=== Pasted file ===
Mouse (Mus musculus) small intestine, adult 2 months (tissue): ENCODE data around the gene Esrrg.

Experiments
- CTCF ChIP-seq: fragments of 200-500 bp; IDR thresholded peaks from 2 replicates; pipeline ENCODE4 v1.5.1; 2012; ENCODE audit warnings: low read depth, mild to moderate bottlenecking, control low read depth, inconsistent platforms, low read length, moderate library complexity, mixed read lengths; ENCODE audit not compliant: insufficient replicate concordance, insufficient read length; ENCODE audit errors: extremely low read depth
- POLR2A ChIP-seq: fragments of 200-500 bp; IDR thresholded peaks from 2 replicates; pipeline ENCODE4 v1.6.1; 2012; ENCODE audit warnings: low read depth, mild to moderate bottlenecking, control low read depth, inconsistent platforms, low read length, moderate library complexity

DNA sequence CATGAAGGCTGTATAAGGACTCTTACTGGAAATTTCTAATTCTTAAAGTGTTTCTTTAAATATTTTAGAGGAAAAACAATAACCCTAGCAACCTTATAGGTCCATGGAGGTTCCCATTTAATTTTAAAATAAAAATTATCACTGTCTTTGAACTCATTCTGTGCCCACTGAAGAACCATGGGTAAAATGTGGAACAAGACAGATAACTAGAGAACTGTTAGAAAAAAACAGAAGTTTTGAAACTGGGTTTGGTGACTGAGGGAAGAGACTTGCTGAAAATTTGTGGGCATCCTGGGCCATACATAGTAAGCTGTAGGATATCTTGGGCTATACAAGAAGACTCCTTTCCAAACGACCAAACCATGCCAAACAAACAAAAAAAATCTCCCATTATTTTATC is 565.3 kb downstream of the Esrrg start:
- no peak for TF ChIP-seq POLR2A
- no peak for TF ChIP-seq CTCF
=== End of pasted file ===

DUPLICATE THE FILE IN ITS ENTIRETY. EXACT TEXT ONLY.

Mouse (Mus musculus) small intestine, adult 2 months (tissue): ENCODE data around the gene Esrrg.

Experiments
- CTCF ChIP-seq: fragments of 200-500 bp; IDR thresholded peaks from 2 replicates; pipeline ENCODE4 v1.5.1; 2012; ENCODE audit warnings: low read depth, mild to moderate bottlenecking, control low read depth, inconsistent platforms, low read length, moderate library complexity, mixed read lengths; ENCODE audit not compliant: insufficient replicate concordance, insufficient read length; ENCODE audit errors: extremely low read depth
- POLR2A ChIP-seq: fragments of 200-500 bp; IDR thresholded peaks from 2 replicates; pipeline ENCODE4 v1.6.1; 2012; ENCODE audit warnings: low read depth, mild to moderate bottlenecking, control low read depth, inconsistent platforms, low read length, moderate library complexity

DNA sequence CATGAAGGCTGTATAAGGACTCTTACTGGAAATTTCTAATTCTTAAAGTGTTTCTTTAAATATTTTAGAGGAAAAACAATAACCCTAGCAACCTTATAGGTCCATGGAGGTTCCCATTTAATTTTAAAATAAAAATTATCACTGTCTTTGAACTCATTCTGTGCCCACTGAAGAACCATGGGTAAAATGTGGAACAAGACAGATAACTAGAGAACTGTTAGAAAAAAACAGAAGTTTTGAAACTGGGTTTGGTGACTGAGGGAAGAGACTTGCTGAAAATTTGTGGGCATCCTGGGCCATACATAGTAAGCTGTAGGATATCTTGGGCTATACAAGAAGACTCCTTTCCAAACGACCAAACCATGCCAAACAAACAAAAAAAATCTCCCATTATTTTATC is 565.3 kb downstream of the Esrrg start:
- no peak for TF ChIP-seq POLR2A
- no peak for TF ChIP-seq CTCF